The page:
The beauty of this chart is it allows us to see the full water history of Big Cypress National Preserve. The caveat is that it’s only a single gage. And this may even be a bigger one: It doesn’t tell us how water changed in the run up to the preserve being formed, and especially after the Tamiami Trail in the 1930. The trail not only paved the way for connecting the two coasts, it also became the de facto backbone for draining the swamp. Fifty years later the Preserve was established, and that’s when our hydrologic record keeping begins, too.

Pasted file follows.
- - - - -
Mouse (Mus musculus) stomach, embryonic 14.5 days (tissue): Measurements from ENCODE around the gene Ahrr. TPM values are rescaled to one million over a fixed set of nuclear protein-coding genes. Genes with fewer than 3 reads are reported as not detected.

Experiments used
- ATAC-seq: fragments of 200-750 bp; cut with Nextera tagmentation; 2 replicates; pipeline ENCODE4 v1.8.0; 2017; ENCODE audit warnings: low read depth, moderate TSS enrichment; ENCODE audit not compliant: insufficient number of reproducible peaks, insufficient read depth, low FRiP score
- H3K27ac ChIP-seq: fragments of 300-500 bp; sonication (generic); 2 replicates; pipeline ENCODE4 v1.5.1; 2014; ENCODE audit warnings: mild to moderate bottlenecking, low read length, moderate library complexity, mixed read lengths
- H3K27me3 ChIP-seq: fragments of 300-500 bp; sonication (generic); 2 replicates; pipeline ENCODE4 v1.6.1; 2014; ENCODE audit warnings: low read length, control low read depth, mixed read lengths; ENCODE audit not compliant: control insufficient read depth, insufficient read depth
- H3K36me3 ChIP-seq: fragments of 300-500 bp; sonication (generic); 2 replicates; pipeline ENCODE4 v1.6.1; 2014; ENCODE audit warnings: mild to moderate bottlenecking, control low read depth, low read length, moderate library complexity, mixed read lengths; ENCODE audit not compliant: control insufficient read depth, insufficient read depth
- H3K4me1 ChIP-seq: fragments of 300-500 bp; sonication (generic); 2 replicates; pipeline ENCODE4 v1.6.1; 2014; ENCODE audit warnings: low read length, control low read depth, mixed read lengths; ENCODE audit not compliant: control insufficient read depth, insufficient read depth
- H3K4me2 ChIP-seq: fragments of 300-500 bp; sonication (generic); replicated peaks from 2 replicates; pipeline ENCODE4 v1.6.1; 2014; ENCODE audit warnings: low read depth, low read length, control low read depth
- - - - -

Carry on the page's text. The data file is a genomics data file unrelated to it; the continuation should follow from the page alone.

The biggest trend in my eye from the graph above is the longer summer wet seasons. That’s not because we’re getting more rain, but because we’re doing a better job of spreading the water out. The biggest shift for the Preserve occurred in the early 1990s after Alligator Alley and Turner River Road were replumbed to divert less water. This summer’s taken a little longer to start up, in part thanks to a deeper than usual spring drought. But the bigger trend is that it’s wetter now than when the Preserve was established (in 1974) but not as wet as before the Tamiami Trail went in.
So it’s a partial story, but pretty interesting (and revealing).
Data is good.